Spain: Searching for answers after Barcelona attack
On a splendid, warm afternoon last week, Barcelona became “the victim of barbarians,” said Esther Vera in Ara. La Rambla, the city’s main pedestrian boulevard, was full of tourists and locals when a van smashed into the crowd, swerving back and forth as the driver aimed his vehicle at innocents. Thirteen people were killed—the youngest 3, the oldest 80—and more than 120 were injured. Hours later, a car rammed pedestrians in the quiet seaside resort town of Cambrils, 75 miles to the southwest, killing one. Five Islamist terrorists emerged from the vehicle wearing fake suicide belts; all of them died in a shoot-out with police. ISIS quickly claimed responsibility for the attacks, and it now seems the fanatics had hoped to spill even more blood. A makeshift bomb factory set up in an abandoned home in Alcanar, a town some 60 miles southwest of Cambrils, exploded the day before the attacks. In the ruins, Catalan authorities found 120 gas canisters, which the terrorists had intended to detonate during their vehicle attacks. They also discovered the remains of the gang’s suspected leader, Abdelbaki Es Satty—a former imam from Ripoll, the hometown of most of the other 11 suspected cell members.
Es Satty picked his recruits cleverly, said Nacho Carretero in El País. The Ripoll terrorists, ages 17 to 34, were all of Moroccan origin. They had jobs or were in school, were fluent in Catalan, and were not known for extreme religiosity. Es Satty “opted to radicalize those least likely to be suspected.” But while these young men were seemingly well integrated into Spanish society, a cousin of two of the terrorists said, they had grievances the imam could exploit. “At school we were the Moors,” the man said, “and the girls did not want to go out with us.” Islamist terrorism in Spain “often carries a Moroccan passport,” said Florencio Domínguez in La Vanguardia. Of the 69 alleged jihadists arrested here over the past year, 31 are citizens of Morocco; another three are Spaniards of Moroccan origin. And the threat from extremists of Moroccan origin will only grow: Up to 1,700 Moroccans have moved to Syria and Iraq to fight in the ranks of ISIS. As the extremists’ self-declared caliphate crumbles, many of those militants will head to Europe to continue their holy war.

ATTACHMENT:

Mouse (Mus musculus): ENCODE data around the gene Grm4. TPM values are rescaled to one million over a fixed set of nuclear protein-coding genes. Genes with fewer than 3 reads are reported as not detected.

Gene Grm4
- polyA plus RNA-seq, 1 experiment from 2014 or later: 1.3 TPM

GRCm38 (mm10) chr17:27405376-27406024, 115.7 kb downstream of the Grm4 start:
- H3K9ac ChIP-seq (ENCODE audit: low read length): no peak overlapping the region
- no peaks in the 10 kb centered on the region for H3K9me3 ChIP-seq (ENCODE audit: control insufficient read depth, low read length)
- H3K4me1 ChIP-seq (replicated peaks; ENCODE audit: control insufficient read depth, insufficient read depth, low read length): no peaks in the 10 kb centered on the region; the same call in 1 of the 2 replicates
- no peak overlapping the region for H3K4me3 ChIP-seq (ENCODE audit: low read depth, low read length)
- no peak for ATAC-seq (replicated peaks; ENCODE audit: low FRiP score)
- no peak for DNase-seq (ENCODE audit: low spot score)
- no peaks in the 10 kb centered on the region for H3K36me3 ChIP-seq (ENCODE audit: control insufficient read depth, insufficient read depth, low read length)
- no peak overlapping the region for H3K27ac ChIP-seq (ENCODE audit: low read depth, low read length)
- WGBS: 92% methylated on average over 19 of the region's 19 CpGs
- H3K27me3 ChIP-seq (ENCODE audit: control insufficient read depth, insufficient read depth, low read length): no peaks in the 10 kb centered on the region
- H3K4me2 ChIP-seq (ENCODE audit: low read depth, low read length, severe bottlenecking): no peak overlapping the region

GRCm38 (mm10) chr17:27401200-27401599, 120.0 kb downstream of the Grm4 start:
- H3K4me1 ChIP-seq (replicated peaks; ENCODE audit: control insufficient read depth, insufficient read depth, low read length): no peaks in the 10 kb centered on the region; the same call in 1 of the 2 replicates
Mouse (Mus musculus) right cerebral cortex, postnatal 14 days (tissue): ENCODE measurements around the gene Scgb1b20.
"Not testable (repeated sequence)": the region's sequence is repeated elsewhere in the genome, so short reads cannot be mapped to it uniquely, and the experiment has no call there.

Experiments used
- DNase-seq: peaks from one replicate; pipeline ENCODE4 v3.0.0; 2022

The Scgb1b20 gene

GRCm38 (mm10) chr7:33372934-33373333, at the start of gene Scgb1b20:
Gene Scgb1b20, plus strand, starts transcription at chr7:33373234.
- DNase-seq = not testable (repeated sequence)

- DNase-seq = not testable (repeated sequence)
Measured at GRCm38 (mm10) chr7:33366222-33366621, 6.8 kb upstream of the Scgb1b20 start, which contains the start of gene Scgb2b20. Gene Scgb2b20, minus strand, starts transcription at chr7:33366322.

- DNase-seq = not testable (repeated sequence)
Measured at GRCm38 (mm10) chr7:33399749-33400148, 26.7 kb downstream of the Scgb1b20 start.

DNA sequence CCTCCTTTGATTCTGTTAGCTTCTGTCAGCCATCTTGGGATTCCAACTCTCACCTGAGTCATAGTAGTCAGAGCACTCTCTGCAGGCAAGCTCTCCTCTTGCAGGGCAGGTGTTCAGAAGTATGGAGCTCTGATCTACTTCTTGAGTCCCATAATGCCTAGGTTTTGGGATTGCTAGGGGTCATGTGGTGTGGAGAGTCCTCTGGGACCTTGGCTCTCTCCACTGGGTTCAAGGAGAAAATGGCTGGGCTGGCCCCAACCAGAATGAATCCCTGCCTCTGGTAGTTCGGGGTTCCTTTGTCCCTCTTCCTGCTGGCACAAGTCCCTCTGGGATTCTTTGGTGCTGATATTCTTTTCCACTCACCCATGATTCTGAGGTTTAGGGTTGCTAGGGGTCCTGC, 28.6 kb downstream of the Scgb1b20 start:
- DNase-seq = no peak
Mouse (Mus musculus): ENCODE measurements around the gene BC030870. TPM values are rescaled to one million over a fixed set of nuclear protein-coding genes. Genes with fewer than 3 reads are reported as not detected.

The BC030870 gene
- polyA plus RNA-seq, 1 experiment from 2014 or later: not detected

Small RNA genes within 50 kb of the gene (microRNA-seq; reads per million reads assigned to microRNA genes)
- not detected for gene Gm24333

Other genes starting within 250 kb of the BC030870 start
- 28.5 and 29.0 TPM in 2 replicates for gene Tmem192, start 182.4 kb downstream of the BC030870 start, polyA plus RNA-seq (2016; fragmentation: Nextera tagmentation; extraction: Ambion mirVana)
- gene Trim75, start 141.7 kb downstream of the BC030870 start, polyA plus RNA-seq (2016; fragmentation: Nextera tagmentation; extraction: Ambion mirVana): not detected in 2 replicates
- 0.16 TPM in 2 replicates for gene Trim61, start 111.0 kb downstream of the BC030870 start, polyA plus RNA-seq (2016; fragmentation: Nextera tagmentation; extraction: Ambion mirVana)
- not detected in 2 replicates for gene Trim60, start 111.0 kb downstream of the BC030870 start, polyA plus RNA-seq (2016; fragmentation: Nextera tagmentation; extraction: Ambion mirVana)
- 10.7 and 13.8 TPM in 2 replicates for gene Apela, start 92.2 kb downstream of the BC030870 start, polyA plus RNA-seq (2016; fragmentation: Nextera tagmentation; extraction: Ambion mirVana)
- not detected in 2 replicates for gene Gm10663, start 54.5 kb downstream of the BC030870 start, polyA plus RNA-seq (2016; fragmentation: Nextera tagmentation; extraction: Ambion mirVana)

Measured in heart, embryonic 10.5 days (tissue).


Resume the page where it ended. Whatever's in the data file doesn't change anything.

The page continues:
Another atrocity is inevitable if relations don’t improve between the Spanish government and Catalan regional authorities, said Baltasar Garzón in El País. Madrid and Barcelona have repeatedly butted heads in recent years as Catalan officials have campaigned for independence from Spain. During that clash, essential government functions have been ignored—the Catalan Security Board, which is supposed to coordinate the anti-terrorist operations of Catalan and Spanish security services, didn’t meet once from 2009 until July 10 of this year. Our leaders must end their useless confrontations and petty turf battles, or else we will “see more tears like those pouring in Barcelona.” ■